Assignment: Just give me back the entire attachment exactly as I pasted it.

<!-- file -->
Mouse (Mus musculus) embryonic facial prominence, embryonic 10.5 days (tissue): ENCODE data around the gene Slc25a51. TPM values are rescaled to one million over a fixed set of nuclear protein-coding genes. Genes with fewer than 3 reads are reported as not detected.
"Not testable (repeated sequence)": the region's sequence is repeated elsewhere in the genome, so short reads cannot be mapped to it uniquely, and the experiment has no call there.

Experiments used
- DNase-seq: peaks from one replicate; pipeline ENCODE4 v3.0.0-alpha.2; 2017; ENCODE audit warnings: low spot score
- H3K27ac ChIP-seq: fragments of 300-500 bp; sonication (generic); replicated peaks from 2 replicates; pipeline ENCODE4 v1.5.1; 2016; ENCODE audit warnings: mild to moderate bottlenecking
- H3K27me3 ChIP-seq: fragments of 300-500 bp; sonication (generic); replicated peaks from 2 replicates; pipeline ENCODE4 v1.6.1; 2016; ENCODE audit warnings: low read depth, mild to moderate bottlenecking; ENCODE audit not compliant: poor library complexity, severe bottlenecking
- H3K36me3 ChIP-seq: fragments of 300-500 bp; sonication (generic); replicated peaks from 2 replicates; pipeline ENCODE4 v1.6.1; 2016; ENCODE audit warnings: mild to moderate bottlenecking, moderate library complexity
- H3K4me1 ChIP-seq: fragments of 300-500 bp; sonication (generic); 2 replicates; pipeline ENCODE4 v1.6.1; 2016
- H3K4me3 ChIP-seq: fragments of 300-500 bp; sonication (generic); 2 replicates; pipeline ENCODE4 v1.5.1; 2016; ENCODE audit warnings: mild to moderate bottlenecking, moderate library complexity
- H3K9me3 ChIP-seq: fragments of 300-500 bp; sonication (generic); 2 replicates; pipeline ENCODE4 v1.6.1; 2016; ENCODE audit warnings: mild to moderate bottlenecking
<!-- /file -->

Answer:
Mouse (Mus musculus) embryonic facial prominence, embryonic 10.5 days (tissue): ENCODE data around the gene Slc25a51. TPM values are rescaled to one million over a fixed set of nuclear protein-coding genes. Genes with fewer than 3 reads are reported as not detected.
"Not testable (repeated sequence)": the region's sequence is repeated elsewhere in the genome, so short reads cannot be mapped to it uniquely, and the experiment has no call there.

Experiments used
- DNase-seq: peaks from one replicate; pipeline ENCODE4 v3.0.0-alpha.2; 2017; ENCODE audit warnings: low spot score
- H3K27ac ChIP-seq: fragments of 300-500 bp; sonication (generic); replicated peaks from 2 replicates; pipeline ENCODE4 v1.5.1; 2016; ENCODE audit warnings: mild to moderate bottlenecking
- H3K27me3 ChIP-seq: fragments of 300-500 bp; sonication (generic); replicated peaks from 2 replicates; pipeline ENCODE4 v1.6.1; 2016; ENCODE audit warnings: low read depth, mild to moderate bottlenecking; ENCODE audit not compliant: poor library complexity, severe bottlenecking
- H3K36me3 ChIP-seq: fragments of 300-500 bp; sonication (generic); replicated peaks from 2 replicates; pipeline ENCODE4 v1.6.1; 2016; ENCODE audit warnings: mild to moderate bottlenecking, moderate library complexity
- H3K4me1 ChIP-seq: fragments of 300-500 bp; sonication (generic); 2 replicates; pipeline ENCODE4 v1.6.1; 2016
- H3K4me3 ChIP-seq: fragments of 300-500 bp; sonication (generic); 2 replicates; pipeline ENCODE4 v1.5.1; 2016; ENCODE audit warnings: mild to moderate bottlenecking, moderate library complexity
- H3K9me3 ChIP-seq: fragments of 300-500 bp; sonication (generic); 2 replicates; pipeline ENCODE4 v1.6.1; 2016; ENCODE audit warnings: mild to moderate bottlenecking